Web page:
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Of all three trips, the first, in October 2007, was the least productive. A Red-breasted Flycatcher was the best bird, although there were good numbers of migrants such as Spotted and Pied Flycatchers, Redstarts and the commoner warblers. In October 2008 I hit the jackpot by arriving at one of the stangs just at the point that a mega was being discovered! As I worked the cover from one end, a couple of teenage birders came dashing out of the other end and started rapidly spitting out French far too rapidly for me to understand. There was one other birder present, who very calmly, considering the circumstances, turned to me and said: "They think they have just found a Grey-cheeked Thrush!". One short check of the back of their DSLRs confirmed this and, soon after, I was enjoying thrilling but all-too-brief views of this American visitor. That trip I also 'discovered' my own Rose-coloured Starling (although it seems everyone else knew about it), the aforementioned juvenile Night Heron, and a Yellow-browed Warbler.

Rose-coloured Starling
Rose-coloured Starling, Ile d'Ouessant, France (Photo: Aurélian Audevard)

The most recent trip, in late October 2009, was the most successful. It started with terrific views of Balearic Shearwaters on the crossing from Brest, and the first day ended on a high with a pale, plump passerine quietly going about its business in the garden of our rented house. Soon it was perched out in the open, and I was looking at a cracking female-type Red-breasted Flycatcher! The rest of the week was to continue in similar fashion, with interesting birds appearing in front of me on a daily basis — a refreshing change from two weeks previously, which had seen four of us birding hard from dawn to dusk on the the Uists, for very little reward. During the rest of the week I bumped into another Rose-coloured Starling, three Yellow-browed Warblers, a 'proper' Siberian Chiffchaff, Lapland Bunting and Water Pipit, as well as more Firecrests and Black Redstarts than you could shake a stick at. I also twitched a pair of Penduline Tits that took up temporary residence in a tiny Phragmites bed, and an unavoidable Rose-coloured Starling that was roosting on the church in Lampaul, the island's main town. All this was capped off by yet more showy Balearic Shearwaters on the ferry back, with a bonus Grey Phalarope, and a wonderful Bottle-nosed Dolphin that frolicked in the bow wave of the ferry, merely three metres away from its crowd of admirers.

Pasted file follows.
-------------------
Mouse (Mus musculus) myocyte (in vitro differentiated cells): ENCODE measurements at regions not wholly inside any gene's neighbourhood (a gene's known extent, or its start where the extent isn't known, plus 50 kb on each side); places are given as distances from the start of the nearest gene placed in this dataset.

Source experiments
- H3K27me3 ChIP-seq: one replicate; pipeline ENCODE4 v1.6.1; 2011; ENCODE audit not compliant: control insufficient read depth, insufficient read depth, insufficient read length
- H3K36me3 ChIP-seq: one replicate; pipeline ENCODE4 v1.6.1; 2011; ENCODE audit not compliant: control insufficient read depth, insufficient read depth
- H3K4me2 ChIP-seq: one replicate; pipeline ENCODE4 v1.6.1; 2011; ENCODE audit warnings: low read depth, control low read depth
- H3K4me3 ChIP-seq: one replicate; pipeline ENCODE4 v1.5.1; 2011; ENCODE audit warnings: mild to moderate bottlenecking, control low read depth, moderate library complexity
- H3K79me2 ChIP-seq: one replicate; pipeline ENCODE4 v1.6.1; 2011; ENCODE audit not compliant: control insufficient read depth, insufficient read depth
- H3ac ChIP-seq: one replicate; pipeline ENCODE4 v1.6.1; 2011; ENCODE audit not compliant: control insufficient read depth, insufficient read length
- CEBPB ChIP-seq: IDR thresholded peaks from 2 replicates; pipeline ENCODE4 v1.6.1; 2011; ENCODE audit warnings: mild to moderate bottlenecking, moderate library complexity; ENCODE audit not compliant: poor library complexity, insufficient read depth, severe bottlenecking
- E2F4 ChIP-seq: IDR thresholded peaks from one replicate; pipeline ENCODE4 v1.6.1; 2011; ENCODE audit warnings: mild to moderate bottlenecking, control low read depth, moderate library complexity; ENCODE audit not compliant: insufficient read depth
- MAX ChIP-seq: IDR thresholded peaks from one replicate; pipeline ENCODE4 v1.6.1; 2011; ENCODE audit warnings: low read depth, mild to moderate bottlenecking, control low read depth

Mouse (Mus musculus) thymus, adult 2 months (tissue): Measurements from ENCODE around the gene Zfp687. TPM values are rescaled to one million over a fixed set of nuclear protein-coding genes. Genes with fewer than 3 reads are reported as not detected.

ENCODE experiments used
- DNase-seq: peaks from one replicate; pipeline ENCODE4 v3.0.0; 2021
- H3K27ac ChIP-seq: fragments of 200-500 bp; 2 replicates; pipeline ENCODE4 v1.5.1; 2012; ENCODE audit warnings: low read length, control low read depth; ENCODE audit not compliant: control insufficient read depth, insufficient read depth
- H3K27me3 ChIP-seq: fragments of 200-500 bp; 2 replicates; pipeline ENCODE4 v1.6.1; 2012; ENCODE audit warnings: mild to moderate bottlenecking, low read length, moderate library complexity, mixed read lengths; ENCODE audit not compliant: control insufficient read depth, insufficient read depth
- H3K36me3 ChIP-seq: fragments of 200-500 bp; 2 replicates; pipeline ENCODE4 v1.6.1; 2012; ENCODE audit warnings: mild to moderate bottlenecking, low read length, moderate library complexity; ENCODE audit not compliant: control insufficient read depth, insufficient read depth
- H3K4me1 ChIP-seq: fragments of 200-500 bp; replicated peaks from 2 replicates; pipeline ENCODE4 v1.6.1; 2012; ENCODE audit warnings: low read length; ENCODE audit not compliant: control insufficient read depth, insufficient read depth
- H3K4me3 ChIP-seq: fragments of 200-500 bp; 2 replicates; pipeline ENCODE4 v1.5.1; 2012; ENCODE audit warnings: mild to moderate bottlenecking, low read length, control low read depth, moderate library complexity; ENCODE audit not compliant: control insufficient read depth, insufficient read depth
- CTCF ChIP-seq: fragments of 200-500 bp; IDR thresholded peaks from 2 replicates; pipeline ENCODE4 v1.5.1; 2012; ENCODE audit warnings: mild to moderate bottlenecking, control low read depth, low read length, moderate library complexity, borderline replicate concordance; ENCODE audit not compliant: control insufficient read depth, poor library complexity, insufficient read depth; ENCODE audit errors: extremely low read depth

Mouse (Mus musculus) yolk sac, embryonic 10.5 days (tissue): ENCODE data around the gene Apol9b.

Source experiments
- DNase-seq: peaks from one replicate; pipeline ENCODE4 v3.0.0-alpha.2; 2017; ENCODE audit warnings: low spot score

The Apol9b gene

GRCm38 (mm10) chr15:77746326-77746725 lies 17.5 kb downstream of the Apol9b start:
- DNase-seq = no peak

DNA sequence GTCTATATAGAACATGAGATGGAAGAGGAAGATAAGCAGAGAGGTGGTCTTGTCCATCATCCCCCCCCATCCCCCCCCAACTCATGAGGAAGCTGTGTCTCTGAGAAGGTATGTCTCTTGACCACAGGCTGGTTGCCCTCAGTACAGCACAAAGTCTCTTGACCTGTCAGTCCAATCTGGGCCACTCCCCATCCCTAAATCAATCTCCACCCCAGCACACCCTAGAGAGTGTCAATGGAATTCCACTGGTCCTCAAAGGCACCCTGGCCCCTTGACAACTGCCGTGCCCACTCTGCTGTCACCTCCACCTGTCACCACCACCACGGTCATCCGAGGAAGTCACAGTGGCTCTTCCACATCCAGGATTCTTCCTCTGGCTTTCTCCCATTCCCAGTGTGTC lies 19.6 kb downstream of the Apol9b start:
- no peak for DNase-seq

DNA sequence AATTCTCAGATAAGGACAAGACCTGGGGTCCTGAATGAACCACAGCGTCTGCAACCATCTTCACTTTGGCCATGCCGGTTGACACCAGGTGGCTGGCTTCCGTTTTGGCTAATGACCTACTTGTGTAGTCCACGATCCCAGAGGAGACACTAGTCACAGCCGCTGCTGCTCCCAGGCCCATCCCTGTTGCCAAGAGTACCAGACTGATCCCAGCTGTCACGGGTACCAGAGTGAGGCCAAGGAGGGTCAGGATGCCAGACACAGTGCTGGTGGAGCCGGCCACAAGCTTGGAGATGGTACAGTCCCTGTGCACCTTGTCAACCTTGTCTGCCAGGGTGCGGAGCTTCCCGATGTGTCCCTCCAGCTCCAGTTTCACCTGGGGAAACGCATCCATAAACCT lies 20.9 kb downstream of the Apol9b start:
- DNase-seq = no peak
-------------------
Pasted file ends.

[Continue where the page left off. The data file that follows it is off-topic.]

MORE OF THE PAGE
As well as the scarcities, there was the daily visible migration, which consisted mainly of large flocks of Chaffinches, Siskins and Meadow Pipits, and, with the dawning of every morning, the realisation that the previous night had seen an arrival of some species or another. During the first two days of the week Chiffchaffs were all over the place, with probably well over a thousand present on the island, and Redwing, Fieldfare and Song Thrush all took their turn in being the most obvious thrush.

Of course, there's nothing major in that list, but imagine what might have happened had I arrived a week earlier, during the period when Pechora and Olive-backed Pipit, Siberian Stonechat, Red-flanked Bluetail and Spotless Starling turned up!

So, this autumn seems to have largely eluded Scilly, and the Breton isles make a good case for this to be down to observer coverage, and perhaps not to changing weather patterns. Not too far over the water, the Ile de Sein is fast making a name for itself as the place to be — a Foula to Ouessant's Fair Isle, perhaps — with absolute belters such as Chestnut Bunting, Northern Parula and Red-eyed Vireo all turning up this October, and from memory, Siberian Thrush and Lanceolated Warbler in recent years, among other things. Sein is a smaller island, with cover restricted to a few gardens, so the chances of finding things there must be really high (as long as observer numbers stay low...there were apparently about 15 birders working Sein this October).

Woodchat Shrike
Woodchat Shrike, Ile d'Ouessant, France (Photo: Aurélien AUDEVARD)

Perhaps in time, Scilly will become the next place where you can get away from the crowds and find your own birds...but if you don't fancy the island-hopping, can live without the pasties, and can forget about your British list for a week, there's a wonderful (and cheaper?) alternative just over the Channel.

Actually...errr...come to think of it, you probably wouldn't like it there at all. Best leave it to me.


The view south from le Stiff — an excellent site for watching visible migration (Photo: Claire Bearn)

Written by: Mark Lewis